[M]ortgage creditors can rely on a limited real right and can insist, absent abuse of process or mala fides, on directly executing their claims against specially hypothecated immovable property of the debtor in order to satisfy a claim, but where the immovable property is ‘the home of a person’ judicial oversight is required in order to ascertain whether foreclosure can be avoided, having regard to viable alternatives.’

  1. In para 17 of the Kisilipile judgment Damaseb DCJ further held that “If a property is a primary home, the court must be satisfied that there are no less drastic alternatives to a sale in execution. The judgment debtor bears the evidential burden. He or she should preferably lay the relevant information before court on affidavit especially if assisted by a legal practitioner”.6 (my underlining)

  1. No such affidavit was filed on behalf of the defendants. In fact, the only ‘defence’ levelled against the declaration of the property executable was that the defendants themselves were selling the property, which is their primary home, to settle the debt owed to the plaintiff. No indication was given on the papers as to how long the defendants had been attempting to sell the property. There has similarly been no indication from the defendants about the possible selling price of the property. The first defendant was served with the Form 24 notice and was afforded the opportunity to address the court on less drastic measures than the sale in execution, which the defendants failed to do.

  1. At the time of the proceedings before me, the parties were allowed to engage on the issue of less drastic measures and Counsel for the defendants was allowed to address the issue. Still, ultimately nothing came to the fore that can be classified as proposals on less drastic measures apart from a six-month extension to enable the second defendant to try and salvage her creditworthiness and to attempt refinancing the bond. There is no assurance that the second defendant will be able to refinance the bond, and failure to succeed in this endeavour will cause a further delay in satisfying the plaintiff’s claim.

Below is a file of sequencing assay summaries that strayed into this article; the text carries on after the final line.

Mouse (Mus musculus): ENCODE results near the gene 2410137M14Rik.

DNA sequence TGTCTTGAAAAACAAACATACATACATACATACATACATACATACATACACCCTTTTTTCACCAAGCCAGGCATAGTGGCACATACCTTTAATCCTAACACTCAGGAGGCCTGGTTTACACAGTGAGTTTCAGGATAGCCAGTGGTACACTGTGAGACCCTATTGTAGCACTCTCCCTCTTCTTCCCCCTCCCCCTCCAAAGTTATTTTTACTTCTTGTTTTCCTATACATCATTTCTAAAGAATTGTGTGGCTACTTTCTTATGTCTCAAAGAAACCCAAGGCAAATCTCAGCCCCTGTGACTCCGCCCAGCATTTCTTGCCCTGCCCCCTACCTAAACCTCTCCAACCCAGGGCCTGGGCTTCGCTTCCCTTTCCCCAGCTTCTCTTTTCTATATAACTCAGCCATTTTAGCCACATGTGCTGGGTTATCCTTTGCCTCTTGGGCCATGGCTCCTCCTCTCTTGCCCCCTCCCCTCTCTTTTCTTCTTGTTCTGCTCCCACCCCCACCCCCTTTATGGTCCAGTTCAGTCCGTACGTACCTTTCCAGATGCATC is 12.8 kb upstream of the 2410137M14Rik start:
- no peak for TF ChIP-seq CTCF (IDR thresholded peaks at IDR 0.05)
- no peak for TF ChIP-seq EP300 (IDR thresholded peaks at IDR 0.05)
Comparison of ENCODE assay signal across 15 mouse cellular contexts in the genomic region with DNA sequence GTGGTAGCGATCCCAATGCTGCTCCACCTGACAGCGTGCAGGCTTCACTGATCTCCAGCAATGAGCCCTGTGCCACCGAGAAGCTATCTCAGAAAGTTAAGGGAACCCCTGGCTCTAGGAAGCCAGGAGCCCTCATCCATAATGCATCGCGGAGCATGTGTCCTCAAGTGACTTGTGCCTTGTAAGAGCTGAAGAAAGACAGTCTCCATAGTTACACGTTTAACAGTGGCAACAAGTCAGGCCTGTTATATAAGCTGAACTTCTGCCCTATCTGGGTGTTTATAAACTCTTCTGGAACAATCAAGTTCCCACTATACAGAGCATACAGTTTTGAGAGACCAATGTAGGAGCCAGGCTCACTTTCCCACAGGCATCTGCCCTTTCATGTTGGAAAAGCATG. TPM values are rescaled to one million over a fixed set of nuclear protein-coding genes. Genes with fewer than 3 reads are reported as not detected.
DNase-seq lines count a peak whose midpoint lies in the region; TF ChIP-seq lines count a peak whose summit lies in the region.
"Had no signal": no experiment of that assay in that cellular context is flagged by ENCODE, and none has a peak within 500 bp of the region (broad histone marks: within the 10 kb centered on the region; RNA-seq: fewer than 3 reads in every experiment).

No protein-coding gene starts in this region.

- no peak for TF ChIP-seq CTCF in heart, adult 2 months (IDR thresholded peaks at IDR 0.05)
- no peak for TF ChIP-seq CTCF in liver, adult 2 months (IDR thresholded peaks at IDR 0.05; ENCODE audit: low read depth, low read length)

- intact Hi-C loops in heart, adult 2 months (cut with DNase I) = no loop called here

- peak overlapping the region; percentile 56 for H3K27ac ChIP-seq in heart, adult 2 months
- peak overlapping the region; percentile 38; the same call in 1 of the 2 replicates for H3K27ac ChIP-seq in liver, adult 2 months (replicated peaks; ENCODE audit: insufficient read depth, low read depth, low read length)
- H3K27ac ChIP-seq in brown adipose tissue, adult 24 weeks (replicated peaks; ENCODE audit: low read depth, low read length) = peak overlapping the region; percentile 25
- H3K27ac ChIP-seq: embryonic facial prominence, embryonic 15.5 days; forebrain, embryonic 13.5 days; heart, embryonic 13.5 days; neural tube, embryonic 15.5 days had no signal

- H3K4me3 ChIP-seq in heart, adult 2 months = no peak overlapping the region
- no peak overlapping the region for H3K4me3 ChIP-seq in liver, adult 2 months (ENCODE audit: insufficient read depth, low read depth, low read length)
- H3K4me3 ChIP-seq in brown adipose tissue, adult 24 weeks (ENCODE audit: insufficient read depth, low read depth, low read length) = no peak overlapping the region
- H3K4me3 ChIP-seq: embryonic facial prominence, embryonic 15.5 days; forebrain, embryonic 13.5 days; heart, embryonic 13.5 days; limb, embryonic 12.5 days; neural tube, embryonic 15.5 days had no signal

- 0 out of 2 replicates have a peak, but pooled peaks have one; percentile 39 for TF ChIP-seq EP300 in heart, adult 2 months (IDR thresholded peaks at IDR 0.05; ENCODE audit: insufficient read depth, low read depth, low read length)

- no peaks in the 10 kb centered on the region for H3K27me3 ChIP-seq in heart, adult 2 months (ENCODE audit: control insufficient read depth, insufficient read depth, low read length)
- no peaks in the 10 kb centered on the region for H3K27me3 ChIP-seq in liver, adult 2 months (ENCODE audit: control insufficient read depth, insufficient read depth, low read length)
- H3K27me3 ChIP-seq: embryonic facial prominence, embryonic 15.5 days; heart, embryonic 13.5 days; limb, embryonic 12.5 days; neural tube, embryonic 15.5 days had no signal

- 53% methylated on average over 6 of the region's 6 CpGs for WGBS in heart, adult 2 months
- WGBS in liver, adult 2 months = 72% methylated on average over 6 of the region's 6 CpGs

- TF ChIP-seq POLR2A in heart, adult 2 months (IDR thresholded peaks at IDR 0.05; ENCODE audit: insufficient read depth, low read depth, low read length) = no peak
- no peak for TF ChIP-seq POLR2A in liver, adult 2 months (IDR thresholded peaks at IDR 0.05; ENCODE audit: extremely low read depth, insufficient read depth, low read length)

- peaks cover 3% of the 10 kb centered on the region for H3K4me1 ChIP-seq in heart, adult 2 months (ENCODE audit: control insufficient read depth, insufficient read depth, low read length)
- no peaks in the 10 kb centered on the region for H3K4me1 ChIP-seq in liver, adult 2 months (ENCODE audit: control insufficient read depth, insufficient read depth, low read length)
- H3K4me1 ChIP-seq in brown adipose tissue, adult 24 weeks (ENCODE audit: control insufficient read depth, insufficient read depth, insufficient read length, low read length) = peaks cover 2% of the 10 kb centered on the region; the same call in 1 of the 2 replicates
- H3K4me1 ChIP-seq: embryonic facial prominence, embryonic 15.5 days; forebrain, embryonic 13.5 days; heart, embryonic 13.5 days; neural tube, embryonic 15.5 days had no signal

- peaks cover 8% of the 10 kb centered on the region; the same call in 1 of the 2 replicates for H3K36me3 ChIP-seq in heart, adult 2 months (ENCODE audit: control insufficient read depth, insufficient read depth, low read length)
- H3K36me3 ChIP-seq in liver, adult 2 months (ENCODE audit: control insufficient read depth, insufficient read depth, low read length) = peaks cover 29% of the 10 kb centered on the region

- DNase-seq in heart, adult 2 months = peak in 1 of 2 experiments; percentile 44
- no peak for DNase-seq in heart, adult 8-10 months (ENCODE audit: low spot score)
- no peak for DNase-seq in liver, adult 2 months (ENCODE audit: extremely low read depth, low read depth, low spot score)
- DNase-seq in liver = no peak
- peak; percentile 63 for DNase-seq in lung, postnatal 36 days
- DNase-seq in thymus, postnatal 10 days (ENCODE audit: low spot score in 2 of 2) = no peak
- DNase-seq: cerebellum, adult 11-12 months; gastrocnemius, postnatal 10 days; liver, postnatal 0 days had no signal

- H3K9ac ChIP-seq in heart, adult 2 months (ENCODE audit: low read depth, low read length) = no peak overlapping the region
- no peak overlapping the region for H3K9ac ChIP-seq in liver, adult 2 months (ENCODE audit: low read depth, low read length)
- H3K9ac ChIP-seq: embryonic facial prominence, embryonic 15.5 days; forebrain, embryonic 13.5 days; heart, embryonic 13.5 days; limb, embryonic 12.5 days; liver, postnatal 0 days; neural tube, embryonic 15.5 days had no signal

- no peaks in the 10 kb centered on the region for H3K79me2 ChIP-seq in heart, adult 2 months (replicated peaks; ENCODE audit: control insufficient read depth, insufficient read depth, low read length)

1. From the particulars of claim it appears that the defendants fell into default as far back as June 2019 and received a letter of demand in May 2022. Yet, to date, the defendants have been unable to come up with less drastic measures to apply to avoid the sale of the immovable property. However, given the current economic climate, this court will give the defendants an opportunity to get their affairs in this regard in order by suspending the execution for a period of three months.

  1. In conclusion, subject to the discussion above, the plaintiff’s application for summary judgment and the application to have the property declared executable must succeed.

  1. My order is set out above.

Judge’s signature:

Note to the parties:

Not applicable.




Mr Lochner

On instructions of

Ellis, Shilengudwa Inc, Windhoek

Ms L Mouton


Van Wyk Legal Practitioners, Windhoek

1 Futeni Collections (Pty) Ltd v De Duine (I 3044-2014) [2015] NAHCMD 119 (27 May 2015).

2 Ibid.

3 Standard Bank Namibia Limited v Shipila and Others (69 of 2015) [2018] NASC 395 (06 July 2018).

4 Ibid.

5 Standard Bank Namibia Limited v Shipila and Others (69 of 2015) [2018] NASC 395 (06 July 2018).

6 Kisilipile v First National Bank of Namibia Limited (SA 65 of 2019) [2021] NASC 52 (25 August 2021).